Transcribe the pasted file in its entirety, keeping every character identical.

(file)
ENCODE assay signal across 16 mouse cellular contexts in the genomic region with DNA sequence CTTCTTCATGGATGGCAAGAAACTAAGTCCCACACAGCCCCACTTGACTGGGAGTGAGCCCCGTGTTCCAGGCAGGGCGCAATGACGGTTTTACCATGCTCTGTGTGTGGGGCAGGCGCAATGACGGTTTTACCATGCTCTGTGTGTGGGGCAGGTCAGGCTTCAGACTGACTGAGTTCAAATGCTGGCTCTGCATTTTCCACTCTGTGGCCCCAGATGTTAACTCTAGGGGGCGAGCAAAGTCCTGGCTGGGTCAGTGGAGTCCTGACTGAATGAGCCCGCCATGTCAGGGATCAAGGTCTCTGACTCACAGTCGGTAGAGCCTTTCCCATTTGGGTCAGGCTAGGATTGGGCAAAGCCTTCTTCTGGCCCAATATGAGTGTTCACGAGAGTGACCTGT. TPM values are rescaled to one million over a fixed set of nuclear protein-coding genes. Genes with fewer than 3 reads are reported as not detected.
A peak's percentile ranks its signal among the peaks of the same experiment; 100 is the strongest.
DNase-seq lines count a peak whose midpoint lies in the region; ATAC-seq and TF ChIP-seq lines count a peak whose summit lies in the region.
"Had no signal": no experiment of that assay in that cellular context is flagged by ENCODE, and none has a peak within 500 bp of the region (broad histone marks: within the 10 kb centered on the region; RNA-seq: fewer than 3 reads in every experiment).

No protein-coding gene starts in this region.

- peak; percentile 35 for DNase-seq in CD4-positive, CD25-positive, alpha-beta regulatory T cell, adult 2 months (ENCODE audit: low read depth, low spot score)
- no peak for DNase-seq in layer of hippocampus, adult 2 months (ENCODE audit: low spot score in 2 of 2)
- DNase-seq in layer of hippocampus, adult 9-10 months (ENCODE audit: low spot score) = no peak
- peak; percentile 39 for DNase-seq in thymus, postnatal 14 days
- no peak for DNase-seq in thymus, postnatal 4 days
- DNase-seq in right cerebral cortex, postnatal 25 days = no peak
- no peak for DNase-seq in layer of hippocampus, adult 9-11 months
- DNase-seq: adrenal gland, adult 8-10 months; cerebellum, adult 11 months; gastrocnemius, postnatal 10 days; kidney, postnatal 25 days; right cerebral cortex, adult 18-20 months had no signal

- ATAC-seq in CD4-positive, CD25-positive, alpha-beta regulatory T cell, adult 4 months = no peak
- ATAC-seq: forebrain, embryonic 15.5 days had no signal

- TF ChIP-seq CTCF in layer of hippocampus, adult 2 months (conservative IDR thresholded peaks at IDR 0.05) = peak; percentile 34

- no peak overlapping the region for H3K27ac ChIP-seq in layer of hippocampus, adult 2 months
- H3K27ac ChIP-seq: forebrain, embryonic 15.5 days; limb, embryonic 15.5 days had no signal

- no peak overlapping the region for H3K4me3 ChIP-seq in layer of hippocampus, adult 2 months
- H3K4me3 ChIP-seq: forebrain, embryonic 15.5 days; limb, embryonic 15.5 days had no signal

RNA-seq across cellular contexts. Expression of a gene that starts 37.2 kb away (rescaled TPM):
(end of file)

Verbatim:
ENCODE assay signal across 16 mouse cellular contexts in the genomic region with DNA sequence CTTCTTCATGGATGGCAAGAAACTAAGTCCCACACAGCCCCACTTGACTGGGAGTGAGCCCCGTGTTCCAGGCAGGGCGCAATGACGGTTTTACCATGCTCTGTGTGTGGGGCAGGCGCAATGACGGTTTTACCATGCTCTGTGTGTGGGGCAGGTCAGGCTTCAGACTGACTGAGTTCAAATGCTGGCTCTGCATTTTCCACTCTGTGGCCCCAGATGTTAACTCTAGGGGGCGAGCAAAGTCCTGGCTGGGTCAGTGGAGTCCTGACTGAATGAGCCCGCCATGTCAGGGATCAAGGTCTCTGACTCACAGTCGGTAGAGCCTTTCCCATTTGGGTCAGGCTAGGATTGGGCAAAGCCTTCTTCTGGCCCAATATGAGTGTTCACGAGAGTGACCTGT. TPM values are rescaled to one million over a fixed set of nuclear protein-coding genes. Genes with fewer than 3 reads are reported as not detected.
A peak's percentile ranks its signal among the peaks of the same experiment; 100 is the strongest.
DNase-seq lines count a peak whose midpoint lies in the region; ATAC-seq and TF ChIP-seq lines count a peak whose summit lies in the region.
"Had no signal": no experiment of that assay in that cellular context is flagged by ENCODE, and none has a peak within 500 bp of the region (broad histone marks: within the 10 kb centered on the region; RNA-seq: fewer than 3 reads in every experiment).

No protein-coding gene starts in this region.

- peak; percentile 35 for DNase-seq in CD4-positive, CD25-positive, alpha-beta regulatory T cell, adult 2 months (ENCODE audit: low read depth, low spot score)
- no peak for DNase-seq in layer of hippocampus, adult 2 months (ENCODE audit: low spot score in 2 of 2)
- DNase-seq in layer of hippocampus, adult 9-10 months (ENCODE audit: low spot score) = no peak
- peak; percentile 39 for DNase-seq in thymus, postnatal 14 days
- no peak for DNase-seq in thymus, postnatal 4 days
- DNase-seq in right cerebral cortex, postnatal 25 days = no peak
- no peak for DNase-seq in layer of hippocampus, adult 9-11 months
- DNase-seq: adrenal gland, adult 8-10 months; cerebellum, adult 11 months; gastrocnemius, postnatal 10 days; kidney, postnatal 25 days; right cerebral cortex, adult 18-20 months had no signal

- ATAC-seq in CD4-positive, CD25-positive, alpha-beta regulatory T cell, adult 4 months = no peak
- ATAC-seq: forebrain, embryonic 15.5 days had no signal

- TF ChIP-seq CTCF in layer of hippocampus, adult 2 months (conservative IDR thresholded peaks at IDR 0.05) = peak; percentile 34

- no peak overlapping the region for H3K27ac ChIP-seq in layer of hippocampus, adult 2 months
- H3K27ac ChIP-seq: forebrain, embryonic 15.5 days; limb, embryonic 15.5 days had no signal

- no peak overlapping the region for H3K4me3 ChIP-seq in layer of hippocampus, adult 2 months
- H3K4me3 ChIP-seq: forebrain, embryonic 15.5 days; limb, embryonic 15.5 days had no signal

RNA-seq across cellular contexts. Expression of a gene that starts 37.2 kb away (rescaled TPM):